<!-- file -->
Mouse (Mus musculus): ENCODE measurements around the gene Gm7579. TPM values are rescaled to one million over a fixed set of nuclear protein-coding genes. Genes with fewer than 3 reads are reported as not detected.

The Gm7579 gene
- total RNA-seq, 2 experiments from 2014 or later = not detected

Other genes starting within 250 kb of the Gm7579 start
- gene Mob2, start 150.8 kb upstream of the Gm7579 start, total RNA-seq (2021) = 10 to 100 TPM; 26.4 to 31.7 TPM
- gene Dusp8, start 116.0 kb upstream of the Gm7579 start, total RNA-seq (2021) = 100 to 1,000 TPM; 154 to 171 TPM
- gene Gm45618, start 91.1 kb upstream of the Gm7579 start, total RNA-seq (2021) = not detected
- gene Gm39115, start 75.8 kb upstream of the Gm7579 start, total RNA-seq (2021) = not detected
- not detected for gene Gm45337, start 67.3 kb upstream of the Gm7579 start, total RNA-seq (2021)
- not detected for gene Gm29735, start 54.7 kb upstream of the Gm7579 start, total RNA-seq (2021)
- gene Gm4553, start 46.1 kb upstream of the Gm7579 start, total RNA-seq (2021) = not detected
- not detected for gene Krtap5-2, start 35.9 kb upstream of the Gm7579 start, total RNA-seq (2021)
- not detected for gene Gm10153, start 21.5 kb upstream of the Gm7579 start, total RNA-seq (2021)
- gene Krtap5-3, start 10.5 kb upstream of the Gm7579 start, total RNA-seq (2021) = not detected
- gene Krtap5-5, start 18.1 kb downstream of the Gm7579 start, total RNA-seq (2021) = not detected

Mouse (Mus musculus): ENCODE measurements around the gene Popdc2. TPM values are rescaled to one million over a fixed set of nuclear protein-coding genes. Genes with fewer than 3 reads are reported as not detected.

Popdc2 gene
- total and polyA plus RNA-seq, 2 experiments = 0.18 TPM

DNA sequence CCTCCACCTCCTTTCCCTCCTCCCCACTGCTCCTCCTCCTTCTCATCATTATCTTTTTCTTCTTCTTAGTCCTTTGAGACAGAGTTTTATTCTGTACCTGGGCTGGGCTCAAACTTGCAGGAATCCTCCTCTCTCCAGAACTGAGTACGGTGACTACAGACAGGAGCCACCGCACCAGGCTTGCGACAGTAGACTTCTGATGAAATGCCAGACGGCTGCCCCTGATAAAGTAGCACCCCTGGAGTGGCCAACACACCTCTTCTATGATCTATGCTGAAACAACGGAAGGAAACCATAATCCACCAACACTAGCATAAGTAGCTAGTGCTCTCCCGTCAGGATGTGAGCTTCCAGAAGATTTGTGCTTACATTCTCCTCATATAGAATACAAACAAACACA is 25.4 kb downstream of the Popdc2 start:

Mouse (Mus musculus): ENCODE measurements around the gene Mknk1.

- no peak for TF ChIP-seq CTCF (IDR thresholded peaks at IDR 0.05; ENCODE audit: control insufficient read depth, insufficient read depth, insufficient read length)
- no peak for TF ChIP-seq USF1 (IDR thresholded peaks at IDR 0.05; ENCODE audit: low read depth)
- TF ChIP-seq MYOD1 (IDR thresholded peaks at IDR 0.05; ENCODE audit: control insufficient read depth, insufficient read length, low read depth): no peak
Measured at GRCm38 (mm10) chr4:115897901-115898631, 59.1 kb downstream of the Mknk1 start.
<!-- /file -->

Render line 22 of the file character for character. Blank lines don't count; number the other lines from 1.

- no peak for TF ChIP-seq USF1 (IDR thresholded peaks at IDR 0.05; ENCODE audit: low read depth)